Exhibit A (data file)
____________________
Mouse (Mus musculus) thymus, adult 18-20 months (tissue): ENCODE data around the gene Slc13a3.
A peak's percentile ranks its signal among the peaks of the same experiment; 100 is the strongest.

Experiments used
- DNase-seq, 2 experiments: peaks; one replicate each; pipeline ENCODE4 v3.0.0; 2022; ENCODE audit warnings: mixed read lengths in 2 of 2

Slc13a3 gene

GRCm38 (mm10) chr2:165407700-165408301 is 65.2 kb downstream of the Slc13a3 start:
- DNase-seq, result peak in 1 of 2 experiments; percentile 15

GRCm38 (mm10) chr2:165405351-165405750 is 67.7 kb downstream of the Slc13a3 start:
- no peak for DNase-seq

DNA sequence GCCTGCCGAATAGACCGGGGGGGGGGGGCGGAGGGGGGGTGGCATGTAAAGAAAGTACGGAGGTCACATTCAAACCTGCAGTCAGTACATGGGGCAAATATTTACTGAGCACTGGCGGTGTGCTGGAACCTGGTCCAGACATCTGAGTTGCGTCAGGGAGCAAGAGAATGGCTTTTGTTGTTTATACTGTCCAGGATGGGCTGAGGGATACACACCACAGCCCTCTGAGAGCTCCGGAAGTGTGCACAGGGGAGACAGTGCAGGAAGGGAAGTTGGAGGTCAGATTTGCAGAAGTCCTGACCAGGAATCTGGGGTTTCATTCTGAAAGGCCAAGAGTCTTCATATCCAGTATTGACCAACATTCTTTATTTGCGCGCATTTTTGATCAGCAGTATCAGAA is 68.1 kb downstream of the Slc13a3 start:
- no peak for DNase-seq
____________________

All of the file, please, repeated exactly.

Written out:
Mouse (Mus musculus) thymus, adult 18-20 months (tissue): ENCODE data around the gene Slc13a3.
A peak's percentile ranks its signal among the peaks of the same experiment; 100 is the strongest.

Experiments used
- DNase-seq, 2 experiments: peaks; one replicate each; pipeline ENCODE4 v3.0.0; 2022; ENCODE audit warnings: mixed read lengths in 2 of 2

Slc13a3 gene

GRCm38 (mm10) chr2:165407700-165408301 is 65.2 kb downstream of the Slc13a3 start:
- DNase-seq, result peak in 1 of 2 experiments; percentile 15

GRCm38 (mm10) chr2:165405351-165405750 is 67.7 kb downstream of the Slc13a3 start:
- no peak for DNase-seq

DNA sequence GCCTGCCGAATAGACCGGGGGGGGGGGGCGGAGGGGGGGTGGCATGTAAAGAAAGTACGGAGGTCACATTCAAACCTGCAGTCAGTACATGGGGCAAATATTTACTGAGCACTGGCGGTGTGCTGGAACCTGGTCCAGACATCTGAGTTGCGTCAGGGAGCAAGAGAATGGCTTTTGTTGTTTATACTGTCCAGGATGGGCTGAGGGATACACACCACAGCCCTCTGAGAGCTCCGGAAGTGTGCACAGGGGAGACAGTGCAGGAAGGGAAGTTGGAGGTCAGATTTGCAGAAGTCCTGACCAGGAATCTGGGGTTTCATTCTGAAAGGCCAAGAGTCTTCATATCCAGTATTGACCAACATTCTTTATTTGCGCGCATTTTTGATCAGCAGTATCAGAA is 68.1 kb downstream of the Slc13a3 start:
- no peak for DNase-seq